Assisted living facilities for the blind present options to the elderly and their families that can help keep seniors safe, happy and living as independently as possible—for as long as possible. Blindness and vision loss can make living alone and daily activities such as climbing stairs, preparing meals, handling bills and tackling chores challenging. However, in a supportive community that caters to those with vision loss, seniors can enjoy the benefits of a secure and supportive environment at all times.
There are approximately 6.5 million seniors in the United States that require some type of assistance with daily living. With statistics citing that 1 in 6 seniors also live with some form of serious vision loss, it stands to reason that more individuals may be searching for blind senior living options at some point in the future. Here is what you should know about blind senior living options, what to look for in superior care facilities and information about costs and payment options.
Assisted Living for Seniors with Vision Loss
There are countless acronyms used to the array of facility provided care available to support the needs of seniors, including those who are blind or suffer from vision-related issues. Most of the following are commonly referred to under the umbrella term ‘assisted living’ but services may vary concerning location and the degree of assistance provided. Just a few common terms include:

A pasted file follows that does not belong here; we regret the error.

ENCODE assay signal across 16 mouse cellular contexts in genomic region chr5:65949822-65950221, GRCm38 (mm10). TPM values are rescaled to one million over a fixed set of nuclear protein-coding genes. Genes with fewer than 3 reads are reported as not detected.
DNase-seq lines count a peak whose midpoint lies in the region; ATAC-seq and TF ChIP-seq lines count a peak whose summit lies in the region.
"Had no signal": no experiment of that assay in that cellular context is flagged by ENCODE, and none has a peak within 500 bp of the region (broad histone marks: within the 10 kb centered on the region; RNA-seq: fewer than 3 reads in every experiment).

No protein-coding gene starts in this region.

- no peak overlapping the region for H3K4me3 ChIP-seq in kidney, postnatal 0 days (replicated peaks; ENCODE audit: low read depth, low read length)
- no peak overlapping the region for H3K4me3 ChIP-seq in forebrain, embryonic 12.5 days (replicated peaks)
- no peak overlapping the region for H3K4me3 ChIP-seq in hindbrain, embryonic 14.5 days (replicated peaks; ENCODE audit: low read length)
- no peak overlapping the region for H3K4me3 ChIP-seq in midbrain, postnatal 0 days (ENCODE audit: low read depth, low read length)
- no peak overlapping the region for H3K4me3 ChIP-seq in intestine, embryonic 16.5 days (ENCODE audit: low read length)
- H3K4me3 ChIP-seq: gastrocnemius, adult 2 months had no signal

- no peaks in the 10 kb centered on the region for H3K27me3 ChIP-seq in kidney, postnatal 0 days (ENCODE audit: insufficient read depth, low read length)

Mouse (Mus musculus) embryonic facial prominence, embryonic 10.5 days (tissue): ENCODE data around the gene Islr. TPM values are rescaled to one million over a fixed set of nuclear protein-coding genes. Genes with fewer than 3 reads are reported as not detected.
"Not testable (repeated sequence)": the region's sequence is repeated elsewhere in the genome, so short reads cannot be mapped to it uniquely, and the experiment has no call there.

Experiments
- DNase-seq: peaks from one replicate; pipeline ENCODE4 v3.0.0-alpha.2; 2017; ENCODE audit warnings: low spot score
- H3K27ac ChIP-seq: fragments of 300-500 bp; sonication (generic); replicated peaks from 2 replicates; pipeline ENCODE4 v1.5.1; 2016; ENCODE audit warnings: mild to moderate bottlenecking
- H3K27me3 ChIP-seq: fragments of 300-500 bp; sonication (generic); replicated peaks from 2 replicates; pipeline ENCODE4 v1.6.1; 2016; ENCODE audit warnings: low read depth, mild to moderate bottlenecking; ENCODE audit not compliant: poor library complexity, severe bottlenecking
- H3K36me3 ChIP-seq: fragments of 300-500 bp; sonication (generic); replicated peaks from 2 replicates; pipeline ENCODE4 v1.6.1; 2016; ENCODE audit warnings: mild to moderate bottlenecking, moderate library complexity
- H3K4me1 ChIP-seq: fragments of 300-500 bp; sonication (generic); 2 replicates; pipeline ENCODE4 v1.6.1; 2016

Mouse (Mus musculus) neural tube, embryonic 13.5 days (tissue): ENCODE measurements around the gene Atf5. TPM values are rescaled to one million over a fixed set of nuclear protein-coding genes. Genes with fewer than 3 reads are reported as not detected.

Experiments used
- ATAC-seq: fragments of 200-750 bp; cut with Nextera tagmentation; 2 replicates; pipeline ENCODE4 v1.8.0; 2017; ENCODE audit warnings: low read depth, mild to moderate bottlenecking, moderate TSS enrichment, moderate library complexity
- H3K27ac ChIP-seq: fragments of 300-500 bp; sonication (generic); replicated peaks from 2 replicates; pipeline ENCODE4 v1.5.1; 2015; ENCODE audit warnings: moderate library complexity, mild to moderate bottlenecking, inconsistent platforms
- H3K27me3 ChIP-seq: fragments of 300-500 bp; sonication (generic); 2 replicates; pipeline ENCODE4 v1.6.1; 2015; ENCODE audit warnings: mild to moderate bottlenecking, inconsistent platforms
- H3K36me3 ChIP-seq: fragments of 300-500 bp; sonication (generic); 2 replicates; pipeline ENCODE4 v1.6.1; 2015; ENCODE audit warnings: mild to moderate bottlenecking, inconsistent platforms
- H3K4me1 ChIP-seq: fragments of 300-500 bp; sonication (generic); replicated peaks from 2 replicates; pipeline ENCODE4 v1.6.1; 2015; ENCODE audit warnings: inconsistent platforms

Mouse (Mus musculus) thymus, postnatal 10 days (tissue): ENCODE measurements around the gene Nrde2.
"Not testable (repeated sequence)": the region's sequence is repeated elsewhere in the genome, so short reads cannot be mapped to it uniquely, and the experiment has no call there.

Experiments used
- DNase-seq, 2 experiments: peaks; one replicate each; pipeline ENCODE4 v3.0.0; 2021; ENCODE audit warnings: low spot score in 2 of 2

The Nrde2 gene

- Adult Residential Care Homes
- Community Residential Facilities
- Community Foster Family Homes
- Residential Care Facilities
- Independent Living Communities
- Assisted Living Communities
- Independent Living Communities
- Skilled Nursing Centers
- Adult Day Care
It’s important to note that not all assisted or independent living facilities will have specially trained staff or customized rooms designed to support the needs for elder adults with complete vision loss, but most typically do have accommodations for those with mild to moderate visual impairments. The majority of care communities whether classified as independent or assisted living typically at minimum offer:
- Senior Housing
- Medical Care
- Balanced Meals
- Laundry Services
- Assistance with Activities of Daily Living as Needed